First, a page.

“The idea is to die young as late as possible.”
― Ashley Montagu
What’s your primary motivator for making lifestyle changes and creating healthier habits? Is it to look better, feel better or to extend your life?
I remember when I first started thinking about healthy…well, really about things I could do to become a better athlete: faster, springier…just better!
Some were good ideas like eating lighter, others were questionable like carb-loading and others maybe carried some harmful effects like drinking lots of coffee!
Later, I discovered that I could control my weight by not eating! Not a very sustainable habit! It wasn’t until I became a mother that I really started to connect my habits with the way I felt and looked.
Many of us start examining our habits because we want to look better and we soon discover that we also feel better when we make some changes. The more we investigate healthy habits, the more we learn that these habits not only make us look and feel better but they can also improve health markers like blood pressure, glucose levels and all sorts of indicators that we are, indeed, markers of how healthy we are!
I love the quote by Ashley Montagu that I started this post with: “The idea is to die young, as late as possible”. Montagu was referencing a mindset of childlike curiosity, wonder and joy but I like to extrapolate it to include a mindset of continuing to adopt healthy habits as we age. A twist I’ve adopted from this quote is: “I’d like to die as young as possible, as late as possible”.
No one wants to be infirm as they age! We all want to feel great, look great AND live as long as possible in that state, right?
Turns out there are just 4 things that will reliably predict an increase in longevity past the 75.5-year average for men and the 79-year average for women.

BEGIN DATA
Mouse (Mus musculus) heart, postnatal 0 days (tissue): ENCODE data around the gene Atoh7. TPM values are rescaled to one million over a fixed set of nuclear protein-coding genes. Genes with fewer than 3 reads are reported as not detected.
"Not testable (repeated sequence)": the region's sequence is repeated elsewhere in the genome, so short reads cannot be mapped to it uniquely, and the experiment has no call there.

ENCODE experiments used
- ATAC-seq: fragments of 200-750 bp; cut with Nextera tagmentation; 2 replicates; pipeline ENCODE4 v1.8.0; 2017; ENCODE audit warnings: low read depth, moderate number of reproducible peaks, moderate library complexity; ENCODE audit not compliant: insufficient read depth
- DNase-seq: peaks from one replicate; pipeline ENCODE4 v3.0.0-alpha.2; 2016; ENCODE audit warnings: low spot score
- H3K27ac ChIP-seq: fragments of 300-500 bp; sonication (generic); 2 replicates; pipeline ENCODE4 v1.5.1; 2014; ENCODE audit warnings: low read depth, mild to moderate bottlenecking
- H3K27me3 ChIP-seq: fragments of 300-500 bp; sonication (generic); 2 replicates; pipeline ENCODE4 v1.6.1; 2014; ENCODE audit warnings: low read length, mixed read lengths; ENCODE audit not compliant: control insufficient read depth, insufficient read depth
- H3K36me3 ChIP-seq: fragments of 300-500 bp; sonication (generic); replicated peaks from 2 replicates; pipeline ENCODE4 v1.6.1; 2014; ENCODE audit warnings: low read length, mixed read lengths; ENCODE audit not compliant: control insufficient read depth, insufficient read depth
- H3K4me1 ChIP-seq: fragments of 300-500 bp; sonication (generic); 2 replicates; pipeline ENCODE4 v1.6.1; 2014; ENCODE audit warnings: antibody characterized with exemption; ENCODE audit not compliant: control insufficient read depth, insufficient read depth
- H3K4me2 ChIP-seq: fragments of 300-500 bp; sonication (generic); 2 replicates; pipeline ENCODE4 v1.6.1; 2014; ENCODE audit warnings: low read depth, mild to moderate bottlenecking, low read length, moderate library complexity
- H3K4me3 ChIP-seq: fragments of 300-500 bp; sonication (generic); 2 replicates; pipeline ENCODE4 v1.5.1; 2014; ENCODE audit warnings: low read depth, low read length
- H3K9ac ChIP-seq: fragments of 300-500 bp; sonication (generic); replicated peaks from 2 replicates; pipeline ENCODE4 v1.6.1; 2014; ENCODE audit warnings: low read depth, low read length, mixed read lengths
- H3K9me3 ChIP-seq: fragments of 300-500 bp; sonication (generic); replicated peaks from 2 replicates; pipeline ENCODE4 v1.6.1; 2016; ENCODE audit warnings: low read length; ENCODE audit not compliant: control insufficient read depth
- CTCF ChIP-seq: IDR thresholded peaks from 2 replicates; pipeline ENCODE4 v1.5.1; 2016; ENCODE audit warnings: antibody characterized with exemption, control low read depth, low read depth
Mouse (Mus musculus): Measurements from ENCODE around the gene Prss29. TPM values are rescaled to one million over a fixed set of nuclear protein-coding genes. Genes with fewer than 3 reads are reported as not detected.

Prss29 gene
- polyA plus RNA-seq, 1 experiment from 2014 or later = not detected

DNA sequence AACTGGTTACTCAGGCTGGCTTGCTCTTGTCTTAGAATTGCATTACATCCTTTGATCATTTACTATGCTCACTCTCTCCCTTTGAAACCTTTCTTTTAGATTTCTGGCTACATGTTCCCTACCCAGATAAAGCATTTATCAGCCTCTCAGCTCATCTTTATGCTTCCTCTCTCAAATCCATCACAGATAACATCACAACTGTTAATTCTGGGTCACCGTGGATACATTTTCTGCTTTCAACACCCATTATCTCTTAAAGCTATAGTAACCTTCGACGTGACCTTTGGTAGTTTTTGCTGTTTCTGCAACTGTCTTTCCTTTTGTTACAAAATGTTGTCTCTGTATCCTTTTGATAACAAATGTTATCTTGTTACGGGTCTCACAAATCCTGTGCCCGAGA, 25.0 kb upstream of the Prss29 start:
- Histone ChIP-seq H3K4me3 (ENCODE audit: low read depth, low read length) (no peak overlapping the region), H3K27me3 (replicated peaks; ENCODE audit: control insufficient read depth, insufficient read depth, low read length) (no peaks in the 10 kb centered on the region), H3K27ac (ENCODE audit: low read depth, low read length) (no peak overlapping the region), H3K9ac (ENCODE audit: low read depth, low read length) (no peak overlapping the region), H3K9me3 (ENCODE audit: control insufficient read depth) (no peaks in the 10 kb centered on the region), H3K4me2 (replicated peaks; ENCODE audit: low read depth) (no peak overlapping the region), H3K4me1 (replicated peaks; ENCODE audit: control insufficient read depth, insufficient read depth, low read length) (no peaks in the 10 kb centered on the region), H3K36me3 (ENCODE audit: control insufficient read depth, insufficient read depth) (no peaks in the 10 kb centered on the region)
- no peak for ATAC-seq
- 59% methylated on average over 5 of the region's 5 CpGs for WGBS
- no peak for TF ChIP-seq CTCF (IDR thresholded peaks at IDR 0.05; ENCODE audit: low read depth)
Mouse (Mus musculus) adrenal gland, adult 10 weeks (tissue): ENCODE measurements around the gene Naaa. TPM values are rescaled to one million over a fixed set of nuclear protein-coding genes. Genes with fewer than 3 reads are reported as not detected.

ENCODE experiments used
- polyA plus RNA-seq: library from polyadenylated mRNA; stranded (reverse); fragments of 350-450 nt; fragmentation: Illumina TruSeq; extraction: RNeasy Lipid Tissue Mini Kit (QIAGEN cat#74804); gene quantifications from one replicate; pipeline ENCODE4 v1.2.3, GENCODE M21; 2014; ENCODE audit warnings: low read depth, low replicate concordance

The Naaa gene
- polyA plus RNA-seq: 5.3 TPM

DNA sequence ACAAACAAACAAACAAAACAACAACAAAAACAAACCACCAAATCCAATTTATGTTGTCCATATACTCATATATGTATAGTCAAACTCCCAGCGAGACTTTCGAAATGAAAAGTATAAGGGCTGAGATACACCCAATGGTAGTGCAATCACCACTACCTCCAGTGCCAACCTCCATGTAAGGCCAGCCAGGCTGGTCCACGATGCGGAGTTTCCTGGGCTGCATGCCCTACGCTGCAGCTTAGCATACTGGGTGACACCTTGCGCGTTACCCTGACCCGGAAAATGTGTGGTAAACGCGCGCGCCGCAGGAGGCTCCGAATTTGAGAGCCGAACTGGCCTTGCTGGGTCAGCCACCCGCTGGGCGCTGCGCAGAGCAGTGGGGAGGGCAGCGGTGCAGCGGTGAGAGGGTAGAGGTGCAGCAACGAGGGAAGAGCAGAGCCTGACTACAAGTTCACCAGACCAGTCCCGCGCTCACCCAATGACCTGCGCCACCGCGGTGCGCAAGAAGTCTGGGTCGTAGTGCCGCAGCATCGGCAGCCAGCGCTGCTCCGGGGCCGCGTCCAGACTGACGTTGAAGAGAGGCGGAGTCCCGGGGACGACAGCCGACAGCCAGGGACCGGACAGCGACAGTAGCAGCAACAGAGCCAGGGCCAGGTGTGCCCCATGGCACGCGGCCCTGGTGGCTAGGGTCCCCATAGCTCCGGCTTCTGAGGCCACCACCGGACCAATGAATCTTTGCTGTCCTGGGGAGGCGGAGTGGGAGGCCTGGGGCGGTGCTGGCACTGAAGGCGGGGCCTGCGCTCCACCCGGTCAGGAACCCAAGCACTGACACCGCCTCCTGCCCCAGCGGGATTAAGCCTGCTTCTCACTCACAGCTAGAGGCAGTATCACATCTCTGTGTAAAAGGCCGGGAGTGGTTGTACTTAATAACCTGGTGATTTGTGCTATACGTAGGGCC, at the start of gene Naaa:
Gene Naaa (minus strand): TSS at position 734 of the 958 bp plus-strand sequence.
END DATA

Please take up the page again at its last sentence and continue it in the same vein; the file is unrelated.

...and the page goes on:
4 things that can predict 80% less risk of chronic illness: 93% risk of diabetes, heart attack risk is slashed by 81%, stroke risk by 50% and cancer by 36%!
Five different studies have shown the same results!
What are these magic behaviors? Pretty simple, actually!
- Not smoking
- Not being obese
- Exercising for at least 30 minutes daily
- A high-quality diet (limited processed foods and meats, high in fruits, vegetables and grains)
A couple of studies add a 5th behavior and explores other things we might want to consider to improve quality of life even more!
Here is the complete abstract from one of them:
Larrick JW, Mendelsohn AR. Finally, a Regimen to Extend Human Life Expectancy. Rejuvenation Res. 2018 Jun;21(3):278-282. doi: 10.1089/rej.2018.2088. PMID: 29781380.
“The United States has the most expensive healthcare system worldwide. Yet measures of health span and life expectancy are well below the major industrialized nations. With the U.S. population aged 65 years and older projected to double by mid-century, a healthcare crisis is looming. Within this context, huge interest and investment have emerged in technologies and drugs to address aging with an expected benefit to health span. The thesis being that such basic interventions will reduce morbidity caused by many chronic diseases wherein biological age itself is the major risk factor. In the light of limited progress to date, a recent study out of the Harvard School of Public Health is quite refreshing: less than half dozen lifestyle interventions can greatly increase health span. Perhaps these are familiar: cessation of smoking, ≥30 minutes of moderate daily exercise, high-quality diet (limited processed food), modest alcohol intake, and maintenance of an optimal body mass index of 18.5–24.9 kg/m2. From age 50 years, women engaging in all of these behaviors versus those who do zero can expect to have a life expectancy of 43.1 additional years (an extra 14 years) with men gaining 37.6 years (an extra 12.2 years). A regimen to extend life expectancy is at hand. However, there is room for optimization by including the effects of sleep, intermittent fasting, and/or caloric restriction. Moreover, the extension of life expectancy by adherence to a healthy lifestyle revises the health span threshold for anti-aging treatments under development and should provide a better set of controls for clinical trials investigating novel treatments of aging.”
Wow! What a great study and relief to many of us who tend to over-complicate what it truly takes to be healthy.
Take another look at the list and see where you need support or change.
Did you know that Jake and I offer a program and tools that will support you in all 4-5 behaviors? Yup…it’s true. It all starts with getting more plants into your diet with our plant concentrates and superfood smoothies. We then invite you into our private Facebook group for free workouts, recipes and community to help you develop new behaviors.
Lastly, make sure to check out our plant-based, hilarious and educational cooking show: Cook with Jake & Joy.
Extending our life and adding life to our years is easier than you thought!